50 Words, Pronunciations & Phrases



The Book

50 Words is a vocabulary primer developed to help fellow Black Americans improve their communication skills by substituting 50 commonly spoken words with Standard English. It is an audiobook and easy to use workbook and reference which is intended for personal use and has recently been expanded for use in schools and in job training. This book can be used as part of a workshop and is a national project to improve communication skills in our community.


This book/project has been developed to encourage Black Americans to maximize their fullest potential by expanding communication skills in order to have the greatest advantage in the competitive job market

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A Word From the Author

I have many years of experience authoring medical book chapters, journal articles and public health information. I enjoy regular public speaking for the American Cancer Foundation and the Susan G. Komen Foundation and have been greatly rewarded by helping people improve the quality of their lives through making health information more accessible and understandable. In many ways, this is very similar. Through the many years that I have spent in school and at work, I have become a keen observer of what makes people, and particularly Black people succeed and what holds us behind.  I wrote this book during the first term of the first Black President of the United States (who walks the walk, but does not talk the talk - at least at work).  I am confident and optimistic about the greatness of what we can continue to achieve.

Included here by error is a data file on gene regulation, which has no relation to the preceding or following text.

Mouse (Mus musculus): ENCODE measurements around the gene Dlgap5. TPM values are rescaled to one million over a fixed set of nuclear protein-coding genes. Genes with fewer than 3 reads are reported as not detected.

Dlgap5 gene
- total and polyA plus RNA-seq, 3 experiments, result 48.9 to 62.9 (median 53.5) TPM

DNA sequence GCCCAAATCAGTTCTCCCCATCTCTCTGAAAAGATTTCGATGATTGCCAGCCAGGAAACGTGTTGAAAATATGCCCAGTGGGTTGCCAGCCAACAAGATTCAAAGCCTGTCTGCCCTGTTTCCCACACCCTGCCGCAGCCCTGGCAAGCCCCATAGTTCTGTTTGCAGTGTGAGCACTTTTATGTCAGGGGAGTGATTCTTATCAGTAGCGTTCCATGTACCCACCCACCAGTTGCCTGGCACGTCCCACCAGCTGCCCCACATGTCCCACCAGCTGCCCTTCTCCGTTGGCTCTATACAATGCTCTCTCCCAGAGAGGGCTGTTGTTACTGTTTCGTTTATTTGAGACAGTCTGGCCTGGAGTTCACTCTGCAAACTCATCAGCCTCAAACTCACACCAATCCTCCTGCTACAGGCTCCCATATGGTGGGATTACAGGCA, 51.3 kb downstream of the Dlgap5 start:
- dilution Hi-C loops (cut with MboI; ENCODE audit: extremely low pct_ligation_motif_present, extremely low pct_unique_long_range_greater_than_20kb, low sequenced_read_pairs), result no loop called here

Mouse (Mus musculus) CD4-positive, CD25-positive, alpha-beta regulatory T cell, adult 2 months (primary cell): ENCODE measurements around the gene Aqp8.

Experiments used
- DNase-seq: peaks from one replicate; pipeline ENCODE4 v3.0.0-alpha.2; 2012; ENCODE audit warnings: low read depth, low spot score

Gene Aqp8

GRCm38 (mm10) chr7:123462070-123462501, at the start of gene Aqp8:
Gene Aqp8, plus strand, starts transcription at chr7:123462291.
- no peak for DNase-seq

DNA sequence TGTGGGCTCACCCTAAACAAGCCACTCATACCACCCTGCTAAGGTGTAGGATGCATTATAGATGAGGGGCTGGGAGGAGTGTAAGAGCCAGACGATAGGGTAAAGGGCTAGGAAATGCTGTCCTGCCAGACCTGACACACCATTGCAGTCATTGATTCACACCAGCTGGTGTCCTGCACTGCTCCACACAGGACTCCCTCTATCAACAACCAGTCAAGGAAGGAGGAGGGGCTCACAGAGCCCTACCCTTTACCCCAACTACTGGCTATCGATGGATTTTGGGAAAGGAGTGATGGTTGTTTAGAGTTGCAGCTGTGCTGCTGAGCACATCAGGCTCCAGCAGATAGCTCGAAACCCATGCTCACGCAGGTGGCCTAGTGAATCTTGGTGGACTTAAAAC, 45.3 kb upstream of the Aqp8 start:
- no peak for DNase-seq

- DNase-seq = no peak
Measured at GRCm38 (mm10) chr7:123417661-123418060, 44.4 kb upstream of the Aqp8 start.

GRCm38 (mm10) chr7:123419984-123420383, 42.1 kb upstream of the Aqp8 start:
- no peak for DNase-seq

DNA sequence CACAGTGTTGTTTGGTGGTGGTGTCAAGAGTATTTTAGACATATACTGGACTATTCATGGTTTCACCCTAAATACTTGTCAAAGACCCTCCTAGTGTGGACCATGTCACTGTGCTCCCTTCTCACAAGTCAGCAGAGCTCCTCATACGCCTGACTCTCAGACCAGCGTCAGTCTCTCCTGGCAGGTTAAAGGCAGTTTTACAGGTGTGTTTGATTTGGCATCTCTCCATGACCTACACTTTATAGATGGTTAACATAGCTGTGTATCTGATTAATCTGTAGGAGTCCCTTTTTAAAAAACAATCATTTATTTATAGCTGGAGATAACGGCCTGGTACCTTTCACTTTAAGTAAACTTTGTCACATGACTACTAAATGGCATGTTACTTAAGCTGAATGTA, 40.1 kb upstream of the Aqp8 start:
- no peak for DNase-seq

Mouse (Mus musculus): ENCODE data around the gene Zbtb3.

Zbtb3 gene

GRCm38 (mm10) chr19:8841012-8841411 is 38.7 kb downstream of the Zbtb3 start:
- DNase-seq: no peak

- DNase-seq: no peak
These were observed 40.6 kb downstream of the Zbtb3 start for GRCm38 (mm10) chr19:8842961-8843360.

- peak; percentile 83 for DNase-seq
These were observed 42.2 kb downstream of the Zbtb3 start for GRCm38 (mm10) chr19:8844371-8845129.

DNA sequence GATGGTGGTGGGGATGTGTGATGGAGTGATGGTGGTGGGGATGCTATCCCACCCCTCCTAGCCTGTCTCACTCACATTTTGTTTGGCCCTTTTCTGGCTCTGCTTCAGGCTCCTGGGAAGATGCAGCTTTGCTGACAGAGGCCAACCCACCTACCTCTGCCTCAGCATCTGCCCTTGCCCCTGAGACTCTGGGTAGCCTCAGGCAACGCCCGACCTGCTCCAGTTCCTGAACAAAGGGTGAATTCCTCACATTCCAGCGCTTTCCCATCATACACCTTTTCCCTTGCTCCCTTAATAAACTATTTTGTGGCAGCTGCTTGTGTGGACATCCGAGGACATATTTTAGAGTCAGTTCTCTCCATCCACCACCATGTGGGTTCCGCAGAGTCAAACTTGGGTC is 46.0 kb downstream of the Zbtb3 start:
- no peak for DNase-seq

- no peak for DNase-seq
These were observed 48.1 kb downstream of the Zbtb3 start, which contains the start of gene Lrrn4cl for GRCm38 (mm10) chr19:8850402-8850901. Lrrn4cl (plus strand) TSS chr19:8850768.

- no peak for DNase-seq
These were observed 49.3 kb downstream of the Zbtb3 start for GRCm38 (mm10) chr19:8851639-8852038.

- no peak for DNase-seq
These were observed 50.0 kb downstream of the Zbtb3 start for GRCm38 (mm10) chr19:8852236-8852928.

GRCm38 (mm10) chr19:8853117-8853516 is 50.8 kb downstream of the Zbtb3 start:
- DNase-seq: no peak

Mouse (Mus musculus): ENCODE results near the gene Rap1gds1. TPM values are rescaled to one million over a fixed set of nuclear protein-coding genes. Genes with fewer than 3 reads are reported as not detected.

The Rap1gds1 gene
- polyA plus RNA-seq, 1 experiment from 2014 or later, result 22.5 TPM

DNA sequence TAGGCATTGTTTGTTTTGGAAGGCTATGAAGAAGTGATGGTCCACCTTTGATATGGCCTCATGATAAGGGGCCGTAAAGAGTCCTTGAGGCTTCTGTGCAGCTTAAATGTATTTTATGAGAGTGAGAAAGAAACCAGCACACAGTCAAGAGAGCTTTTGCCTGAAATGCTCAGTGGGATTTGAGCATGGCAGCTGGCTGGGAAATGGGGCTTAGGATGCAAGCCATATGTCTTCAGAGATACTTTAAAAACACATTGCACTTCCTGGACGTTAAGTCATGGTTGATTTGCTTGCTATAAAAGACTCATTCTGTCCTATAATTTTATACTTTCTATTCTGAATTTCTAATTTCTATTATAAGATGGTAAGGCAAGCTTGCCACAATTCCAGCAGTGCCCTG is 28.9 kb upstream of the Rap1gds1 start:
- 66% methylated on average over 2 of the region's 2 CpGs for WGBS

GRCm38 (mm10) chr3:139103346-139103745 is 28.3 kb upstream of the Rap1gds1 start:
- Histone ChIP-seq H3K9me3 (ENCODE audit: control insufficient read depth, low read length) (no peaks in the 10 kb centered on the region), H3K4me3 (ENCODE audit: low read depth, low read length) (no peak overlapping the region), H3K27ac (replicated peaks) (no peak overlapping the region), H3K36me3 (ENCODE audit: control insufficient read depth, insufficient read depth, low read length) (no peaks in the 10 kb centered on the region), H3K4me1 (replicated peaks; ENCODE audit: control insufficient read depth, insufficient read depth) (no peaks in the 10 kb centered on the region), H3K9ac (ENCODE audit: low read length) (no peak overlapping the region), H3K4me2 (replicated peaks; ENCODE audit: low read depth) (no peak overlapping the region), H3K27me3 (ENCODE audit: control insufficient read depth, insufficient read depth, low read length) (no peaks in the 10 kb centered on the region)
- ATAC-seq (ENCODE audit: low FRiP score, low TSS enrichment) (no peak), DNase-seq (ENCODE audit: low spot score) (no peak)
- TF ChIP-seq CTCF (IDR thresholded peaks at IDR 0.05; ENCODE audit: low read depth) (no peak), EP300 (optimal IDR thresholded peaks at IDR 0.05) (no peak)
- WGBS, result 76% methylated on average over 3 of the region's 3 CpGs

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Self Help.

Below are the (4) speech patterns addressed within the book.

Training Exercises are ......


Switched Letters.

Think of the word “cat”. Soundingout each letter of the word sounds like :  kih-aa-tih    “cat”

We just broke down a whole word into its individual sound parts and put it back together again.   Well, that’s phonology – the organization of speech sounds. We all tend to say words the way we’ve heard them said to us.  In fact, even when we have words in print, we tend to say them the way we’ve heard them. 

Now let’s think of the word“ask.”  Let’s break up the word by saying each letter in order:  a - s - k [aa-ss-k]  “ask.”  There is a tendency to switch the order of the letters.  It comes out sounding like [aa-k-s].  That sounds like another word “axe.” – the tool you use to split wood.  “ask” {a-s-k},… “axe” [a-k-s]

You see the difference, right?


Dropped Words.

Be careful not to drop the words is and are from sentences.

She kind

Should be- She is kind/She’s kind

They twins

Should be- They are twins./They’re twins.

They running late

Should be- They are running late./They’re running late.             


Dropped Endings.

If you are dropping the last letter(s) off words, you may not realize it. 

Be careful not to drop t, d, s, z or l when they are in the last position in a word. Tip:  When making t,d,and l, you should feel the tip of your tongue touch up just above the back side of your teeth on the gum where you get “pizza burn.”  Touch lightly.  The (l) in “light” should be the same touch as the (l) in “tall.”  Another way of thinking about it, the tongue tip is in the same place for both (t and l) in “tall.”

Some examples of dropped endings are:    

He want a job.            

Should be – He wants a job.



Switched Sounds.

Let’s look at this short list.

V as in very, vote, value, have, live, brave

F as in face, free, lift, muffle, half, (laugh, Philadelphia, Phillip) Yes, I know the spelling is different, but they are all /f/ sounds.  That’s why we have to be mindful of sound as well as spelling.

TH as in think, thin, with, bath, healthful, theme, Theodore

That’s easy but what happens if TH is replaced by V or F

I have a sister and a brover (brother).

I worked hard all day, and I need a relaxing baf (bath).

Are you coming wif (with) me?

Also, TH can change to D

Give me those can become give me dose.

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